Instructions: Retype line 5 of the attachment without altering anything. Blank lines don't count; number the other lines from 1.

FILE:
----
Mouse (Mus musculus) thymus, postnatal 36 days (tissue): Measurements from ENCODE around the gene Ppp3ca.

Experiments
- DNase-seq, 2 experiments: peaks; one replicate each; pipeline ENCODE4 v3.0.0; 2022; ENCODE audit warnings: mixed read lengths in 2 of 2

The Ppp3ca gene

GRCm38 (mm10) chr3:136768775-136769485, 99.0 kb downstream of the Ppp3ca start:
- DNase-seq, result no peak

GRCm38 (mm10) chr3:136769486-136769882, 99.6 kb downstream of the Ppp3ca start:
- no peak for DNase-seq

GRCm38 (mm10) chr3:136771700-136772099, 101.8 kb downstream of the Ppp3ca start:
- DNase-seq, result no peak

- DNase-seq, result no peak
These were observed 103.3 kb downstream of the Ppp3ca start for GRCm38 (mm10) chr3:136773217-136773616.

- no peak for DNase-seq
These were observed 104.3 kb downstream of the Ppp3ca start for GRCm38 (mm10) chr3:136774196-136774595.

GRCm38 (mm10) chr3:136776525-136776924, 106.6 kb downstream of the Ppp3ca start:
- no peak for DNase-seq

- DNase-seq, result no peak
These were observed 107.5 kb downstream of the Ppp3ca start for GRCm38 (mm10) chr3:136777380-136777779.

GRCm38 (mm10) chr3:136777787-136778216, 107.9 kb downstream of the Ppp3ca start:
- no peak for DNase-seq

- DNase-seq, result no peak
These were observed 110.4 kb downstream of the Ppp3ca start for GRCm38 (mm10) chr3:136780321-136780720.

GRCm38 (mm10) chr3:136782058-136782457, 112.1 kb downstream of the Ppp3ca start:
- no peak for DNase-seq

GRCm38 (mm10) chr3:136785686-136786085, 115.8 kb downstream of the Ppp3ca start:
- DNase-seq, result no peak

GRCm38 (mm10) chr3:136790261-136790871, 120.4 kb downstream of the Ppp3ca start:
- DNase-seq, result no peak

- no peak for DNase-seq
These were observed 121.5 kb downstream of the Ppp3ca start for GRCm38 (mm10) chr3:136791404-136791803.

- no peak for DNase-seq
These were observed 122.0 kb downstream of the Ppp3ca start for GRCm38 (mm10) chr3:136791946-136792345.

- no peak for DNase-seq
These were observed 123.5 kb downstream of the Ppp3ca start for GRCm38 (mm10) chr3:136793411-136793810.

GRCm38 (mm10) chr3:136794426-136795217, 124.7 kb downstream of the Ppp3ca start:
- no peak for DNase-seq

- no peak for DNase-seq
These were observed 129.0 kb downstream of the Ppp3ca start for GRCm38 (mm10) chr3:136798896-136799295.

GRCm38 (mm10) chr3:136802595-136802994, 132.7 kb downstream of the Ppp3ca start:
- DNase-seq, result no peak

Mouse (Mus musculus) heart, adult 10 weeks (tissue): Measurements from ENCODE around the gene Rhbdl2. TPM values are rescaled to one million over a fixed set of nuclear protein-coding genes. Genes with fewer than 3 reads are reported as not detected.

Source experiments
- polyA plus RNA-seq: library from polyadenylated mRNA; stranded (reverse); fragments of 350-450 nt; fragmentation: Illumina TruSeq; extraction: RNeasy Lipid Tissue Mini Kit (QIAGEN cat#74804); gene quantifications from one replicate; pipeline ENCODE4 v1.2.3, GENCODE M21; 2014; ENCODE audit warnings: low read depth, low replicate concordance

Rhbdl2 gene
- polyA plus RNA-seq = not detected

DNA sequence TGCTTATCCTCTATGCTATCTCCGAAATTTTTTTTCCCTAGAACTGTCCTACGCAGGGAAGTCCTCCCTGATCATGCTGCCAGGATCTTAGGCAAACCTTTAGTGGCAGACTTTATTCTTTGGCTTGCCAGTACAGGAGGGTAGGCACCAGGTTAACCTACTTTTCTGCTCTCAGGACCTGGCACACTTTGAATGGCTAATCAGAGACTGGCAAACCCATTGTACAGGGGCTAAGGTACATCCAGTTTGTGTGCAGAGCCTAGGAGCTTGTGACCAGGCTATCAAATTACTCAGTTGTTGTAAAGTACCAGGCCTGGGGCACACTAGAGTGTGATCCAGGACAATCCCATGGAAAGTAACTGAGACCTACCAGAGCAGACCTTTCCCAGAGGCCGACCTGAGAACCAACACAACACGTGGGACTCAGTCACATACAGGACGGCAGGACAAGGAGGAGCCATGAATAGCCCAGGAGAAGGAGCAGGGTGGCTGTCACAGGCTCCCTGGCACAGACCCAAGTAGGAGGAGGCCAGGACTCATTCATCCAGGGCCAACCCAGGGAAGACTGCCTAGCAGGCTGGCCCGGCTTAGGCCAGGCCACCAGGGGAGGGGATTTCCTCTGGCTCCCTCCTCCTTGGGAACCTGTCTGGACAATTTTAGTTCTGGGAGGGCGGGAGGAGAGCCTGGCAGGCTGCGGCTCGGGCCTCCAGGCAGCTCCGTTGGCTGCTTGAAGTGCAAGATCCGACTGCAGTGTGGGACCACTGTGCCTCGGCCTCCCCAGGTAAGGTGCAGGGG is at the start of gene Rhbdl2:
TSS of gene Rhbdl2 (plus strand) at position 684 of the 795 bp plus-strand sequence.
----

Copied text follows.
GRCm38 (mm10) chr3:136768775-136769485, 99.0 kb downstream of the Ppp3ca start: